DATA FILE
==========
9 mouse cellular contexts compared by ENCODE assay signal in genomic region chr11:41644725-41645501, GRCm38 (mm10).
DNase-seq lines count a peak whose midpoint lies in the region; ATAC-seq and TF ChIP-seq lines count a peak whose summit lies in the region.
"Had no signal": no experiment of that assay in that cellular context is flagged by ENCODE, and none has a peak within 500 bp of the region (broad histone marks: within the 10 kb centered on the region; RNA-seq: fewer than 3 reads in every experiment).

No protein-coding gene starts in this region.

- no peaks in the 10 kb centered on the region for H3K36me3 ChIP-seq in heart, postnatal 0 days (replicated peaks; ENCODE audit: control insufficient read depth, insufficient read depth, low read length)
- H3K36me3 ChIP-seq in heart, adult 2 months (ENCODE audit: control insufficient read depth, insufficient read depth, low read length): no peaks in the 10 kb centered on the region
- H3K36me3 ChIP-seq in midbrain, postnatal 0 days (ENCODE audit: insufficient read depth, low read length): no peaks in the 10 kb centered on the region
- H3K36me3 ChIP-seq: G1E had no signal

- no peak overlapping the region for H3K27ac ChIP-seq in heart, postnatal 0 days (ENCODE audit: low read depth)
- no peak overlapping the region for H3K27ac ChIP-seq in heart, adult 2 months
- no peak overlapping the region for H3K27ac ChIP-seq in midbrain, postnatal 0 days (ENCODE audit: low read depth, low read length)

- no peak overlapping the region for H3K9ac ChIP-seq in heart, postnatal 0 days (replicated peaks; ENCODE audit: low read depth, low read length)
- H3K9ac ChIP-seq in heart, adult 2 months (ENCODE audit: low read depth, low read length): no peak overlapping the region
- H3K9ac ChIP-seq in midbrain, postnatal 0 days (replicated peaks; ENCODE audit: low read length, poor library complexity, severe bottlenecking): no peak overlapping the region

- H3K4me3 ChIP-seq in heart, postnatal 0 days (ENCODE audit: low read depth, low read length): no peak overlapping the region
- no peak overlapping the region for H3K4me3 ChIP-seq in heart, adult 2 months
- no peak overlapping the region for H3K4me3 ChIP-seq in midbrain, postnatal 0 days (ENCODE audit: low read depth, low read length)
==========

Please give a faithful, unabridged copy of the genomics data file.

9 mouse cellular contexts compared by ENCODE assay signal in genomic region chr11:41644725-41645501, GRCm38 (mm10).
DNase-seq lines count a peak whose midpoint lies in the region; ATAC-seq and TF ChIP-seq lines count a peak whose summit lies in the region.
"Had no signal": no experiment of that assay in that cellular context is flagged by ENCODE, and none has a peak within 500 bp of the region (broad histone marks: within the 10 kb centered on the region; RNA-seq: fewer than 3 reads in every experiment).

No protein-coding gene starts in this region.

- no peaks in the 10 kb centered on the region for H3K36me3 ChIP-seq in heart, postnatal 0 days (replicated peaks; ENCODE audit: control insufficient read depth, insufficient read depth, low read length)
- H3K36me3 ChIP-seq in heart, adult 2 months (ENCODE audit: control insufficient read depth, insufficient read depth, low read length): no peaks in the 10 kb centered on the region
- H3K36me3 ChIP-seq in midbrain, postnatal 0 days (ENCODE audit: insufficient read depth, low read length): no peaks in the 10 kb centered on the region
- H3K36me3 ChIP-seq: G1E had no signal

- no peak overlapping the region for H3K27ac ChIP-seq in heart, postnatal 0 days (ENCODE audit: low read depth)
- no peak overlapping the region for H3K27ac ChIP-seq in heart, adult 2 months
- no peak overlapping the region for H3K27ac ChIP-seq in midbrain, postnatal 0 days (ENCODE audit: low read depth, low read length)

- no peak overlapping the region for H3K9ac ChIP-seq in heart, postnatal 0 days (replicated peaks; ENCODE audit: low read depth, low read length)
- H3K9ac ChIP-seq in heart, adult 2 months (ENCODE audit: low read depth, low read length): no peak overlapping the region
- H3K9ac ChIP-seq in midbrain, postnatal 0 days (replicated peaks; ENCODE audit: low read length, poor library complexity, severe bottlenecking): no peak overlapping the region

- H3K4me3 ChIP-seq in heart, postnatal 0 days (ENCODE audit: low read depth, low read length): no peak overlapping the region
- no peak overlapping the region for H3K4me3 ChIP-seq in heart, adult 2 months
- no peak overlapping the region for H3K4me3 ChIP-seq in midbrain, postnatal 0 days (ENCODE audit: low read depth, low read length)